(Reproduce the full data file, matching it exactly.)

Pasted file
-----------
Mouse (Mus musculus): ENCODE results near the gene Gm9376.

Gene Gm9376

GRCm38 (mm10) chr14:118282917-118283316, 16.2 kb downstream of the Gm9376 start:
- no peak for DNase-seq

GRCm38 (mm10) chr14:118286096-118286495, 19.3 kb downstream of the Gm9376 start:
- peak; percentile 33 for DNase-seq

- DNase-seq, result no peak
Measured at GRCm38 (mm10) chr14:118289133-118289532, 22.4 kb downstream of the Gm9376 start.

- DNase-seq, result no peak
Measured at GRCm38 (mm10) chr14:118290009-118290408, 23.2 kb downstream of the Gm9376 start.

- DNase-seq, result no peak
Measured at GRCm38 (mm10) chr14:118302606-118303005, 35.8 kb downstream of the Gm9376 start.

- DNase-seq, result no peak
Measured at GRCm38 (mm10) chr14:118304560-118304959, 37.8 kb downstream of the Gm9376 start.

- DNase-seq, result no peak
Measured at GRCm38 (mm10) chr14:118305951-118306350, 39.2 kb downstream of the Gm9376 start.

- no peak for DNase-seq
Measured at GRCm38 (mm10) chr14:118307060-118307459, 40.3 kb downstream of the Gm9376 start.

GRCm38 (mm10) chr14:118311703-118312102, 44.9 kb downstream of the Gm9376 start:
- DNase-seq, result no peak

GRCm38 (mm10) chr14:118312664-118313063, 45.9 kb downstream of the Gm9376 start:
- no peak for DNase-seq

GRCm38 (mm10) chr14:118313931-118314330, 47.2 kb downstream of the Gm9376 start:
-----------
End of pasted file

Mouse (Mus musculus): ENCODE results near the gene Gm9376.

Gene Gm9376

GRCm38 (mm10) chr14:118282917-118283316, 16.2 kb downstream of the Gm9376 start:
- no peak for DNase-seq

GRCm38 (mm10) chr14:118286096-118286495, 19.3 kb downstream of the Gm9376 start:
- peak; percentile 33 for DNase-seq

- DNase-seq, result no peak
Measured at GRCm38 (mm10) chr14:118289133-118289532, 22.4 kb downstream of the Gm9376 start.

- DNase-seq, result no peak
Measured at GRCm38 (mm10) chr14:118290009-118290408, 23.2 kb downstream of the Gm9376 start.

- DNase-seq, result no peak
Measured at GRCm38 (mm10) chr14:118302606-118303005, 35.8 kb downstream of the Gm9376 start.

- DNase-seq, result no peak
Measured at GRCm38 (mm10) chr14:118304560-118304959, 37.8 kb downstream of the Gm9376 start.

- DNase-seq, result no peak
Measured at GRCm38 (mm10) chr14:118305951-118306350, 39.2 kb downstream of the Gm9376 start.

- no peak for DNase-seq
Measured at GRCm38 (mm10) chr14:118307060-118307459, 40.3 kb downstream of the Gm9376 start.

GRCm38 (mm10) chr14:118311703-118312102, 44.9 kb downstream of the Gm9376 start:
- DNase-seq, result no peak

GRCm38 (mm10) chr14:118312664-118313063, 45.9 kb downstream of the Gm9376 start:
- no peak for DNase-seq

GRCm38 (mm10) chr14:118313931-118314330, 47.2 kb downstream of the Gm9376 start: